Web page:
'Cats claw back for title Down 10 at half, Ky. storms back to dash Utah's run, 78-69

Utes miss 15 of last 18 shots

Md. native Smith wins title in 1st year on job

March 31, 1998|By Paul McMullen | Paul McMullen,SUN STAFF

SAN ANTONIO -- The tornado that came down from the western mountains and devastated Arizona and North Carolina calmed when it got to Kentucky.

The Wildcats won their second NCAA championship in three years last night, as they overcame a 12-point deficit in the second half and got a huge lift from their bench to stop Utah, 78-69, before 40,509 at the Alamodome.

The Utes had blown into Texas with an ace point guard and a weighty coach, but Andre Miller didn't get enough help and Tubby Smith was able to do what no one else had done in this tournament, match the bench moves and motivation of Rick Majerus.

These Cardiac 'Cats, who had come back from big holes in their two previous games, rallied from a first-half deficit of 10 to lead with seven minutes left, but were still down by four with less than six minutes to play. They outscored Utah 18-5 the rest of the way, however, as the Utes had just three baskets over the final 11 minutes, missing 15 of their last 18 shots.

"I probably should have played the bench a little more," Majerus said. "I think fatigue factored into it.

"I credit Kentucky. They're a deserving champion. We threw our best at them defensively and they scored against it. Our hats go off to them."

Kentucky, which made 11 of 12 free throws down the stretch, got 17 points from Scott Padgett, and 16 from Jeff Sheppard, the MVP of the Final Four.

Miller had 16 before fouling out in the final minute, and the Wildcats' defense held Utah's leading scorer, center Michael Doleac, without a field goal in the second half.

Smith, a native of the Southern Maryland town of Scotland, became the third African-American to coach an NCAA men's basketball champion. The significance of his accomplishment is only heightened by the fact that it came at Kentucky, which long bore the stain of a racist architect, Adolph Rupp.

"We knew he [Smith] had high expectations coming into the season," Wayne Turner, the Wildcats' point guard, said of the former Tulsa and Georgia coach. "Folks were telling him not to take the job because of the expectations. But he pulled us through. He really is a great coach, we've been working for this since Day 1. We had something to prove. We showed everyone."

It was the seventh NCAA title for Kentucky (35-4), second only to UCLA's 11. The Wildcats won in 1996 and dropped last year's final in overtime to Arizona, and the nation's premier program never missed a beat despite the departure of Ron Mercer and coach Rick Pitino.

Kentucky's path to the title was cleared by Utah (30-4), which had used the incredible play of Miller and Majerus' scheming to end Arizona's title defense and oust top-ranked North Carolina in the semifinals. For the third straight year, however, the Utes' season ended with a loss to the Wildcats.

Utah, the third seed in the West Regional, had limited defending champion Arizona to a season-low 51 points and North Carolina to 59, and their defensive grit did the trick against Kentucky, too. Kentucky maintained its poise, remained patient, and ended up shooting 50.9 percent from the field, 57.7 in the second half.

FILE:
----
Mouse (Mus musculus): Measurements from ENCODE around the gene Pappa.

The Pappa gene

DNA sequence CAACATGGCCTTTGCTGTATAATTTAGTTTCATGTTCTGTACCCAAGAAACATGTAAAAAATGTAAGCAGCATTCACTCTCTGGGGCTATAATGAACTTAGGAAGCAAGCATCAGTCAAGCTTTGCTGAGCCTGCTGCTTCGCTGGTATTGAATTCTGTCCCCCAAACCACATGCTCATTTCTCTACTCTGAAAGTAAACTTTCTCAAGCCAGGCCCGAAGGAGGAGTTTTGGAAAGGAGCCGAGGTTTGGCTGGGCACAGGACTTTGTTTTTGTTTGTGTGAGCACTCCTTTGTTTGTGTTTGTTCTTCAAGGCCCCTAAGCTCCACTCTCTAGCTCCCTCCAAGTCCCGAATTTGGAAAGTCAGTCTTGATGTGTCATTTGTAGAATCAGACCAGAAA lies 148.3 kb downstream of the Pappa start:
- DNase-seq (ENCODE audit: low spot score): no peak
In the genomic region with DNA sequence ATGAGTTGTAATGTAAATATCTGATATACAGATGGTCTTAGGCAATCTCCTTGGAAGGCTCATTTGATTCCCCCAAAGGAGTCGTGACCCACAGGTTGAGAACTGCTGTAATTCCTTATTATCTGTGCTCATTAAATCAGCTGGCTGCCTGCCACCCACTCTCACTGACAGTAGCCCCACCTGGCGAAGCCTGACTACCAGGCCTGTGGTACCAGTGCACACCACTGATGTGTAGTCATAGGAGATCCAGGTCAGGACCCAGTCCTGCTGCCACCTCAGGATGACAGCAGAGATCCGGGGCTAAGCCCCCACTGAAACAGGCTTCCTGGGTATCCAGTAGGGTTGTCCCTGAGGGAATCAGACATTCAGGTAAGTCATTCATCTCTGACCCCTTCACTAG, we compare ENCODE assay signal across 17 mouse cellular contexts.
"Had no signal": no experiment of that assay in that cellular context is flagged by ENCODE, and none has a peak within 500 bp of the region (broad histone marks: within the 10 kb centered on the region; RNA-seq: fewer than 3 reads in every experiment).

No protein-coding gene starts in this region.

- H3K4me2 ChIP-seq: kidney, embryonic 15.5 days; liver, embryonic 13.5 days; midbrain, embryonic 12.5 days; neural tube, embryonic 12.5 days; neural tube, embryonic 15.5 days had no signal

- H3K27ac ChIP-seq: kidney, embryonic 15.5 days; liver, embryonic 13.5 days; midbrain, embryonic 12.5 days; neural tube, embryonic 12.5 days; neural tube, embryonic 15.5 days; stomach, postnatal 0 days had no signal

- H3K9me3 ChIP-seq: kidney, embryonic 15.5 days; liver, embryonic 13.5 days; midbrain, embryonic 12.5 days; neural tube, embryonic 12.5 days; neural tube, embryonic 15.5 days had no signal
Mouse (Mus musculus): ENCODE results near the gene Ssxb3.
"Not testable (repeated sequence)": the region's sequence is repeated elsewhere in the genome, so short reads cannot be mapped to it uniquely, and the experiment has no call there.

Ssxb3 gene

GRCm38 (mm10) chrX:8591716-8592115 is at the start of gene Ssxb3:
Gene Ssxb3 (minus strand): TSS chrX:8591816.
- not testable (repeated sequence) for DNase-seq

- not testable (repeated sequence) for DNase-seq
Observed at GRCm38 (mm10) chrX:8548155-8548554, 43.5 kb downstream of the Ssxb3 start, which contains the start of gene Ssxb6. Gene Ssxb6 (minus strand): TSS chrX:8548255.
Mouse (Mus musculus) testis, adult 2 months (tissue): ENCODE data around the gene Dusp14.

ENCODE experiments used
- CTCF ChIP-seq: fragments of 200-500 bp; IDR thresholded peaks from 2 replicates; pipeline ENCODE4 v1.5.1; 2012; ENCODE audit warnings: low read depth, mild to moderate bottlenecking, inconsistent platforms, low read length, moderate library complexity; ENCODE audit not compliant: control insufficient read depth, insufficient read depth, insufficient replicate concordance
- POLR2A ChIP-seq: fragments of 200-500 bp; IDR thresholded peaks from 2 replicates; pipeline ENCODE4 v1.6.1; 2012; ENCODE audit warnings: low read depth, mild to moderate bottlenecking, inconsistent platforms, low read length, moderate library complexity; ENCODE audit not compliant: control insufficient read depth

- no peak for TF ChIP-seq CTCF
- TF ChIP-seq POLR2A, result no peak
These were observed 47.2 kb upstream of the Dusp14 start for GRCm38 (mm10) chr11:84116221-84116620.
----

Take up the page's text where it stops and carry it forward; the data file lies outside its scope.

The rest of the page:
The Wildcats' bench outscored that of the Utes, 25-7.

Smith's teams used a 9-0 spurt to go ahead 60-58 with 7: 16 left, but the Utes answered right back with three straight baskets. Kentucky countered with a 10-1 run of its own that finally put away the Utes.

The 9-0 spurt wiped out a 58-51 Utah lead. It included a driving basket by Allen Edwards, an inside score by Nazr Mohammed, a three-pointer from the left corner by reserve Cameron Mills and a steal and dunk by Sheppard that put Kentucky on top for the first time since the fourth minute.

Utah had gone five minutes without a basket before Miller drove the length of the court, then fed Alex Jensen to give Utah a 64-60 lead with 5: 52 left.

Kentucky then delivered its decisive 10-1 run, which started with another three by Mills. Sheppard put the Wildcats ahead for good with 4: 53 left when he drove the right baseline in transition, and the 'Cats made their next five free throws to go on top 70-65 with 2: 52 left.

Utah, meanwhile, could get nothing going on offense, as its only points over a five-minute span were a free throw apiece by Doleac and Miller. The Utah center had 12 points in the first half, but only three free throws in the second.

"Kentucky did a good job of doubling down on Michael in the second half," Majerus said. "They [Kentucky] are athletic, they're good, they're deep. They have more players."

Miller attempted a three-pointer with 45 seconds left that could have brought Utah within one, but Heshimu Evans swatted it -- and the Utes' upstart run through the tournament -- away.

Down by as many as 12 points twice in the opening minutes of the second half, Kentucky got back in the game with a D-3 attack, as the Wildcats tightened their defense and finally found their touch on the perimeter.

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